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Dispatches: Missing Ukraine Activist Found Beaten

Ever since I learned last week that Dmytro Bulatov, a leading Ukrainian activist and a father of three small kids, had disappeared,I have not stopped worrying about whether he was dead or alive. The same day that Bulatov disappeared, another “Maidan” activist, Yuri Verbitsky, had been found dead. Verbitsky was missing for two days before his body was found, dumped in the woods.

 Bulatov was found on January 30 at around 7 p.m., when he called his friends from the village in the same suburb of Kiev where Verbitsky’s body was found. Bulatov told his friends that on the 30th, his captors took him to the forest and left him there, blindfolded in sub-zero temperatures. Eventually, he managed to find his way to a nearby village and call for help.

His lawyer, Dmytro Yovdi, told Human Rights Watch that Bulatov had numerous cuts and bruises on his face and body and a laceration on his right ear. He is being treated at a hospital in Kiev. He still has trouble seeing because he remained blindfolded for eight days.

Bulatov told his friends that he was abducted in Kiev on January 22 after he left his car and was walking down the street to a store. He was hit on the back of his head and blacked out, he said. He said he did not know where he was taken and that he was beaten every day by several men. Several times, the men asked him questions related to the demonstrations, such as, “Who sponsors the Maidan protests?” and, “Is the US behind this?”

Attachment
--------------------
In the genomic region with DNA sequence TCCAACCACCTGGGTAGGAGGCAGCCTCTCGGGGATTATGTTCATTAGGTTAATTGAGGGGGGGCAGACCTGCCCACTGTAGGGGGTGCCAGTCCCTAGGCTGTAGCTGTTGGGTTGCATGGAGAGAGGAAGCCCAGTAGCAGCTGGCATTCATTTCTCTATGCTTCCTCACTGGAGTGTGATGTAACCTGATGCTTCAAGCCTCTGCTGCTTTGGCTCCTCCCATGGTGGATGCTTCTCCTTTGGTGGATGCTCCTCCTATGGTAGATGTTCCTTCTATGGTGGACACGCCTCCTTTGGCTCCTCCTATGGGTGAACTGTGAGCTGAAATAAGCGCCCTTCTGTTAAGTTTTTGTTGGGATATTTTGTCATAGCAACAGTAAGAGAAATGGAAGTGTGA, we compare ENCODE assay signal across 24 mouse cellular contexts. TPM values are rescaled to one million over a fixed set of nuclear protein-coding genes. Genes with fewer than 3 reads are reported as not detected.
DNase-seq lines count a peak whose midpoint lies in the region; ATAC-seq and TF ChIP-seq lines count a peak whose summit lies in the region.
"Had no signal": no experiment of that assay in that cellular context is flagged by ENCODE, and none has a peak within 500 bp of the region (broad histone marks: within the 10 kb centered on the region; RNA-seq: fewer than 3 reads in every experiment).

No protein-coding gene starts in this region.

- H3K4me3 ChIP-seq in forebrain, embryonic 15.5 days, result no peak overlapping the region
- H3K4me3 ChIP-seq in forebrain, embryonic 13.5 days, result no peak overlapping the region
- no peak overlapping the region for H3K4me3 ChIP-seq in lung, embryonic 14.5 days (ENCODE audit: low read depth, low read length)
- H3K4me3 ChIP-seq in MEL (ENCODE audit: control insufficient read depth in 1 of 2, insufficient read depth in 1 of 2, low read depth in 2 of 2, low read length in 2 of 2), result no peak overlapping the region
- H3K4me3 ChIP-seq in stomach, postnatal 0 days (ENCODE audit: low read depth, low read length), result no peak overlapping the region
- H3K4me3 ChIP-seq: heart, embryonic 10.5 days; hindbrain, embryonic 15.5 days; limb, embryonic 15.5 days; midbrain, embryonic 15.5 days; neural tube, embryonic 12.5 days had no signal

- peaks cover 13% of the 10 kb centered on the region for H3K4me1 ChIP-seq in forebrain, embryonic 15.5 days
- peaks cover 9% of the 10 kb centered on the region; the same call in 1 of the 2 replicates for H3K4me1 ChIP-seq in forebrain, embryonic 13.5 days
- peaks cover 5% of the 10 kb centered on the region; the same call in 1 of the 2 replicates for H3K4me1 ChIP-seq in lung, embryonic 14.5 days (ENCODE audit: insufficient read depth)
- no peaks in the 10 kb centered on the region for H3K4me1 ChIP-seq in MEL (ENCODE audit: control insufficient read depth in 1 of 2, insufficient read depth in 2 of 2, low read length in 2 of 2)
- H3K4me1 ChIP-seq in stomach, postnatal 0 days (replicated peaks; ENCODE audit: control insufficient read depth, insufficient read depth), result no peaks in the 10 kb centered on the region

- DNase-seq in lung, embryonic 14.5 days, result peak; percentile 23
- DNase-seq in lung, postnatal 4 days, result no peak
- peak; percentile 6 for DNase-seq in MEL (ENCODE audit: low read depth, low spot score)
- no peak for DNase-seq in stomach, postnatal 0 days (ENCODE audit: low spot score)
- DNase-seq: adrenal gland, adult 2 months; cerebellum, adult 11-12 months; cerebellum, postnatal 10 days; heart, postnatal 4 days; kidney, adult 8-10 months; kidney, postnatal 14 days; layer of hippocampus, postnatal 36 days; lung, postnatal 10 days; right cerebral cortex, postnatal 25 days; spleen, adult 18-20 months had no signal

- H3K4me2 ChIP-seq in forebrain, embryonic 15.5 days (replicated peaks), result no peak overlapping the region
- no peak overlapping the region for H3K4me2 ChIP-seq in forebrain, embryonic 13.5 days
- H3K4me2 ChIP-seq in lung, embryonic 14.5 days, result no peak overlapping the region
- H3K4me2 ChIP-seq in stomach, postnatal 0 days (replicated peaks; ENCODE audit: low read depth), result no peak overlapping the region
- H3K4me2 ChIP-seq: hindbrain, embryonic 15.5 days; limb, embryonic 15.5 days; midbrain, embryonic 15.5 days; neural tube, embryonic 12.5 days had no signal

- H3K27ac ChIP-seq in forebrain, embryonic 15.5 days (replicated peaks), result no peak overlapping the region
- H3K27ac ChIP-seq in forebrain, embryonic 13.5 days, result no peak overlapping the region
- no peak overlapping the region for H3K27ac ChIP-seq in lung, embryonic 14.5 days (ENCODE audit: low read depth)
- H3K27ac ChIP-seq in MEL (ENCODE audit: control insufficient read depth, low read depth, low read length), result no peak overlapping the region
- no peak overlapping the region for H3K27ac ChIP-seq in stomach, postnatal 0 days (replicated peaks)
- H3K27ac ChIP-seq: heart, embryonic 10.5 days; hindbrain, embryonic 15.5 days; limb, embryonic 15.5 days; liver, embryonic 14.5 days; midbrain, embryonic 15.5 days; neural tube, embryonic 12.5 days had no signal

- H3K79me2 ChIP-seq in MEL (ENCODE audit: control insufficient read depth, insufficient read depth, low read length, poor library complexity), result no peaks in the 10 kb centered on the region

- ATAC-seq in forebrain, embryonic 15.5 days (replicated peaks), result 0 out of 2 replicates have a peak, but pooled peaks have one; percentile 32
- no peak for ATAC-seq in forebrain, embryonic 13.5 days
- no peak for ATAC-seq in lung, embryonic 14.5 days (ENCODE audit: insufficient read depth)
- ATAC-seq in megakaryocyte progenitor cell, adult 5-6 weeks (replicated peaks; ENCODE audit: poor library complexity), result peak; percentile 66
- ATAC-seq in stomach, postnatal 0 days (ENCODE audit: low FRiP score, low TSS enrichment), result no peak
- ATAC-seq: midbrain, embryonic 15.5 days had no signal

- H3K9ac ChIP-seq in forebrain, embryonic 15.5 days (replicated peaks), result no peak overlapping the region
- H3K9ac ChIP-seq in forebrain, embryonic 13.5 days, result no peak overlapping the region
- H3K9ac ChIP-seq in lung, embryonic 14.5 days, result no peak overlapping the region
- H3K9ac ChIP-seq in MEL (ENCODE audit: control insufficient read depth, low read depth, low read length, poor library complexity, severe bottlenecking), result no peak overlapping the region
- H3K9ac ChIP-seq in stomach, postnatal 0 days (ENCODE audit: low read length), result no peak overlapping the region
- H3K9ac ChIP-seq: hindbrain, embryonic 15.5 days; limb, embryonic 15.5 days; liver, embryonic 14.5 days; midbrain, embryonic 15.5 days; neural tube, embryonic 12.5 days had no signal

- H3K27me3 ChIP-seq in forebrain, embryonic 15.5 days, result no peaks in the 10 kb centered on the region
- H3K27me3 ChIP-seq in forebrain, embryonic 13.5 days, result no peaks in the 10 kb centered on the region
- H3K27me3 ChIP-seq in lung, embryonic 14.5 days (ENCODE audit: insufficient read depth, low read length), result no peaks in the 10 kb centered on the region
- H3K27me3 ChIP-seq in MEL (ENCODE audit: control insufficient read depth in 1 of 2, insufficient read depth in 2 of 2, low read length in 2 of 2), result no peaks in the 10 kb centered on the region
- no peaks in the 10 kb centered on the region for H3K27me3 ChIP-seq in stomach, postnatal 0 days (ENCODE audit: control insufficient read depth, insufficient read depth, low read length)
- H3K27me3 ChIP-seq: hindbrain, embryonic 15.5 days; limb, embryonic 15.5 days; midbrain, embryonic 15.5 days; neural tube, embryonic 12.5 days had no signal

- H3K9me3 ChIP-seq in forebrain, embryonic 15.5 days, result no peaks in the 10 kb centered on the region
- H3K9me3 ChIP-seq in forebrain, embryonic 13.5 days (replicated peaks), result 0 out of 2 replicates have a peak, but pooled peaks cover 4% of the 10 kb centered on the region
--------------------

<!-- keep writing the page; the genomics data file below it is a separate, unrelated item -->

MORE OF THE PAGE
Another activist, Igor Lutsenko, also survived a brutal kidnapping and beating. We do not know who kidnapped and attacked these activists, but we do know that all three are prominent leaders of the movement on Independence Square. There is no evidence yet directly linking their attackers to law-enforcement. But it is hard to believe that all of them became victims of random criminal acts during the same week of intense confrontation between the protesters, street fighters, and the authorities.

The police said they’ve opened an investigation into Bulatov’s abduction, but at this point, this alone is not enough. Political leaders also need to engage to make clear the abductions must stop. Ukrainian authorities should issue a statement, condemning the abductions and promising justice, whoever the attackers are. And Ukraine’s international partners should hold them to this promise.

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